The Belmar Business Partnership and the Belmar Environmental Commission have joined forces to help keep disposable plastic bags off our beaches and out of our waterways. A town-wide ban on single-use plastic bags takes effect in Belmar, New Jersey, on May 1, 2019. As a first step, in fall 2017, shops and merchants throughout the borough gave away free reusable tote bags to encourage shoppers to pass on the plastic at checkout.
Belmar Councilman Tom Brennan, council liaison to the Belmar Environmental Commission (BEC), is spearheading the town's green initiative to reduce plastic pollution.
Some Belmar businesses took a lead role in preparing for the town-wide plastic bag ban in 2019. Sweet Tease Tea Room, for example, was one of the first businesses in Belmar to go all green in support of the environment. Coffee and tea are served in recyclable cups made from recycled materials, cold beverages are served with paper straws, and takeout containers are recyclable cardboard and paper.
The logo on the BEC's reusable tote bags was created by a 17-year-old student at the Communications High School in Wall Township, New Jersey. Her first-place artwork was one of 103 submissions entered into the BEC's logo design contest in spring 2017. The contest was open to students in grades 4 to 12.
We hope you will support the BEC and our local Belmar businesses in promoting the use of reusable tote bags. Recycle your single-use plastic bags at Shop Rite of Belmar, 1801 State Route 35, and at Wegmans, 1104 Highway 35, Ocean Township, New Jersey.
Plastic Pollution: A Growing Global Problem
Disposable plastic bags are a major source of beach and ocean pollution in coastal communities like Belmar — and across the globe. Plastic never fully decomposes, putting waterways, sea life, marine wildlife, and coastal birds at risk. In addition to disposable bags, plastic pollution comes from straws, water bottles and lids, micro beads in face and body scrubs, polystyrene foam products, and other items.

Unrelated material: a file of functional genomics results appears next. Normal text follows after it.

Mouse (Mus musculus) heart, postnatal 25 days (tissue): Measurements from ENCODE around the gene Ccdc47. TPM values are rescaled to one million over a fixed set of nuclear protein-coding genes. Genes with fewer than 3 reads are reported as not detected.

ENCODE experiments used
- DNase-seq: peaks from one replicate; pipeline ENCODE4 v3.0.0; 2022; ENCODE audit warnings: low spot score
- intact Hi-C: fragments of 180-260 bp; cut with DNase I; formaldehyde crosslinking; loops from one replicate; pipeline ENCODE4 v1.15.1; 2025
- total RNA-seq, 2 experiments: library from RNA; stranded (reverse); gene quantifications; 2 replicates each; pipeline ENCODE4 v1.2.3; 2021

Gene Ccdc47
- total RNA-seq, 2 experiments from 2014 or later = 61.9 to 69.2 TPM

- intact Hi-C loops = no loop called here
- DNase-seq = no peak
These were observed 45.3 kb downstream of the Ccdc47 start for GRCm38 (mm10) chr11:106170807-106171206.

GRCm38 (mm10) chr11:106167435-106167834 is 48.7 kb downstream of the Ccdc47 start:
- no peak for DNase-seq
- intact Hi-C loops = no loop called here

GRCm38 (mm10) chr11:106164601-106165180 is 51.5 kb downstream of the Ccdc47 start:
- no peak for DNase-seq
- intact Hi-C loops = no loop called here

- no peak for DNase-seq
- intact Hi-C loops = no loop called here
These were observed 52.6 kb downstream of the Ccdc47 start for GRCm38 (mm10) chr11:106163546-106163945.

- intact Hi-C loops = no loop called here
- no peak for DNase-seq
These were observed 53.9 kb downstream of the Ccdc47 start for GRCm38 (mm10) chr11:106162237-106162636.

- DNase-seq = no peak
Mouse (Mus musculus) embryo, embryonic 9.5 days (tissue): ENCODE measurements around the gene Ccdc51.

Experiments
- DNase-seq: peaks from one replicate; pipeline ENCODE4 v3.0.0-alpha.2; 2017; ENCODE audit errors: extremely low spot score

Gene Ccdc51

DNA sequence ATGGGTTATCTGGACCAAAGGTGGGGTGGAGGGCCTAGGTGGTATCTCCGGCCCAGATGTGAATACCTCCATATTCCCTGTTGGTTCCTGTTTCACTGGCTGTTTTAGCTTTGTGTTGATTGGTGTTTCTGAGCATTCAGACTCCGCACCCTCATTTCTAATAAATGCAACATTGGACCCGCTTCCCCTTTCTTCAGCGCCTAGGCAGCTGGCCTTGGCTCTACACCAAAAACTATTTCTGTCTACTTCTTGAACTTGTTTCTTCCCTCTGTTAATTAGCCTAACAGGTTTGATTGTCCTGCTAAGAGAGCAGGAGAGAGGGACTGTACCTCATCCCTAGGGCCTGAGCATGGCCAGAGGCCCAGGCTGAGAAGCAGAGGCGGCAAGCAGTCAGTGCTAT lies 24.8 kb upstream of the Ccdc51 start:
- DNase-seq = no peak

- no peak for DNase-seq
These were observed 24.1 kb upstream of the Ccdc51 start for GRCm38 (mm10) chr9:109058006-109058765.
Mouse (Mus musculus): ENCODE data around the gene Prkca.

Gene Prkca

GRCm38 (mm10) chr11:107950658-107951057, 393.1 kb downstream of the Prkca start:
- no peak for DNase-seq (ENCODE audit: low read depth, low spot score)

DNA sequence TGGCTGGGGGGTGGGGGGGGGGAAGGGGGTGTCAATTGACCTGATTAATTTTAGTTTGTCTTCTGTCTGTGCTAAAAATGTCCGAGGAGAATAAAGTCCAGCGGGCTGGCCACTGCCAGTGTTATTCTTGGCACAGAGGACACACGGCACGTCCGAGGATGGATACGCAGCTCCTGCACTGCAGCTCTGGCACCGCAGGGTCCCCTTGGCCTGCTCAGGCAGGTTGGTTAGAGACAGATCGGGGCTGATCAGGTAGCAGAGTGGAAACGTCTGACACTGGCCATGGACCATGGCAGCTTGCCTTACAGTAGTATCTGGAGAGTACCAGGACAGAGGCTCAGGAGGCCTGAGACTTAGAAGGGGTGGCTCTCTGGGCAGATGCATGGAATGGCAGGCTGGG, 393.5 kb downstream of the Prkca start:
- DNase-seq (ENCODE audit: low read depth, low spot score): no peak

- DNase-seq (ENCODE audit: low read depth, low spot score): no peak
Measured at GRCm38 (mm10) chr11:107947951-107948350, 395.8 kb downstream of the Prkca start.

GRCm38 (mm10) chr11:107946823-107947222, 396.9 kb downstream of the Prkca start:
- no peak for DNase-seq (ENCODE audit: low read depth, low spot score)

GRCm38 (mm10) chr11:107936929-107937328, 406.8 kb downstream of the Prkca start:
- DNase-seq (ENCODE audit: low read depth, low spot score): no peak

According to Clean Ocean Action, during its October 21, 2017, community beach sweeps, the top five items collected and discarded from the Sandy Hook beach were:
6,994 plastic pieces
5,702 plastic caps and lids
3,012 straws and stirrers
2,926 food and candy wrappers
1,438 cigarette filters, which are not biodegradable
In a fall 2018 story on microplastic pollution, CBS News reported that the average American throws away an estimated 185 pounds of plastic each year.
"Scientists say a third of our plastic trash ends up in fragile ecosystems like our oceans. One researcher predicts there will be more plastic in the sea than fish by 2050, and we are already finding garbage on the farthest ends of our planet — Norway's Arctic Circle," according to CBS News. Read more.
Plastic trash from the Americas and Europe is being transported by the Gulf Stream to arctic waters at an alarming rate. According to research by the British Antarctic Survey and published in the Science of the Total Environment journal, microplastic particles have reached as far as Antarctica, reaching levels "five times higher than expected." Read more. (Video credit: University of Hull, England.)
All copy and photos © copyright by Christine Cardellino, owner of www.vacationinbelmar.com and publisher of the award-winning Belmar Beachcomber Blog, a travel and tourism guide to the Belmar region of the Jersey Shore. Do not copy any content (including images) without our permission. All rights reserved.